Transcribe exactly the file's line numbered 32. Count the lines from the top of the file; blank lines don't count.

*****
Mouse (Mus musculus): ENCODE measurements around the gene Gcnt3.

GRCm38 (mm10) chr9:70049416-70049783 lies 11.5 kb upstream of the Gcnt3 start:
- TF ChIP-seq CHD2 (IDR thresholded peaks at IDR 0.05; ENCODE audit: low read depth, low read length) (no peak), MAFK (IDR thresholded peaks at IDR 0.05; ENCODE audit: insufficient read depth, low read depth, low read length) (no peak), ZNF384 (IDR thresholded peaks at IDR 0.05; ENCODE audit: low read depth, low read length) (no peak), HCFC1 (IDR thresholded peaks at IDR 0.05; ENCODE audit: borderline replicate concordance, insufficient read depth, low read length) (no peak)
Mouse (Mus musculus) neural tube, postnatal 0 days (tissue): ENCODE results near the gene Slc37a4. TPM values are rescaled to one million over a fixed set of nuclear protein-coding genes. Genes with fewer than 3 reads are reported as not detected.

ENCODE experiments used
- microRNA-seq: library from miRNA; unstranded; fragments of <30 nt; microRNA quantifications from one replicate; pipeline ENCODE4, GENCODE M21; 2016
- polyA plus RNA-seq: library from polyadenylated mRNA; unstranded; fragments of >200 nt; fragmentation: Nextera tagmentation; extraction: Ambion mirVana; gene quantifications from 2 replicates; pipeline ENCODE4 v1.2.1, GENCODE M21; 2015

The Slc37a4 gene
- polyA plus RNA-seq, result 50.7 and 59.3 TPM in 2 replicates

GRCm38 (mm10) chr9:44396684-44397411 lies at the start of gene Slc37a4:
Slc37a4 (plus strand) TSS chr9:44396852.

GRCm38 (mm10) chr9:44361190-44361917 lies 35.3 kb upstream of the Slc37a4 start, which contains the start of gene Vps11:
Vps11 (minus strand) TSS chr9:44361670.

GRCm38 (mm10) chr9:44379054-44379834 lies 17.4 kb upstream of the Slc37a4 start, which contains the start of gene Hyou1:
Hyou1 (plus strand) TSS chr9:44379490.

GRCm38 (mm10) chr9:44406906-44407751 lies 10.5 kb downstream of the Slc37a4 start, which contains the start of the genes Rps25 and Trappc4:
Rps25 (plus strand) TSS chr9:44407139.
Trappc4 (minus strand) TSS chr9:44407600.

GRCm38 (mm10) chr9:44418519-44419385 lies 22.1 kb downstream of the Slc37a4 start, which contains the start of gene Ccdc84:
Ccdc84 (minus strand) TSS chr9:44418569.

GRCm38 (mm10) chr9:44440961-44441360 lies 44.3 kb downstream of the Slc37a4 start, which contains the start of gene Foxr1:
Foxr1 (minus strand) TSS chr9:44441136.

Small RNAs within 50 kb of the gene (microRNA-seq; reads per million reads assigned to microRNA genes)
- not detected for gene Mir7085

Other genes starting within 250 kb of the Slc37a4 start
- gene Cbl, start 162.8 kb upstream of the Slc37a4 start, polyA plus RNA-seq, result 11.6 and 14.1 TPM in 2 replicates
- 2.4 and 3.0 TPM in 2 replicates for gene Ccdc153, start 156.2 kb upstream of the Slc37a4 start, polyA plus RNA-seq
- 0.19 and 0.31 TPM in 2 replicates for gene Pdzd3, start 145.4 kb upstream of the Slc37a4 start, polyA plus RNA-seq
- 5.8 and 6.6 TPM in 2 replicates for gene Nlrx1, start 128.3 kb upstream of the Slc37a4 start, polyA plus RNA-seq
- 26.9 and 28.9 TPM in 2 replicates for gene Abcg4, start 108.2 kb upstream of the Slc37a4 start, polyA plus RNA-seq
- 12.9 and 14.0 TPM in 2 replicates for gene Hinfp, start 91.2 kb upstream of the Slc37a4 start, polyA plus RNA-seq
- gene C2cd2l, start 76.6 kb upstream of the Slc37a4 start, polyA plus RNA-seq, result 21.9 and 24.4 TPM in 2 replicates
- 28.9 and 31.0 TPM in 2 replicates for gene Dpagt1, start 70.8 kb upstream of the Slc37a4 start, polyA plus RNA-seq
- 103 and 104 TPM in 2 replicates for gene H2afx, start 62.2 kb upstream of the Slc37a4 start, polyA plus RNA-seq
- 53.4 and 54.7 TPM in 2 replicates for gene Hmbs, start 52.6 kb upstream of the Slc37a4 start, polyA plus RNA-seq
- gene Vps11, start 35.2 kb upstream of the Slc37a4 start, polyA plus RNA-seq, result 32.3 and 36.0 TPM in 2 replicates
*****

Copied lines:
- gene C2cd2l, start 76.6 kb upstream of the Slc37a4 start, polyA plus RNA-seq, result 21.9 and 24.4 TPM in 2 replicates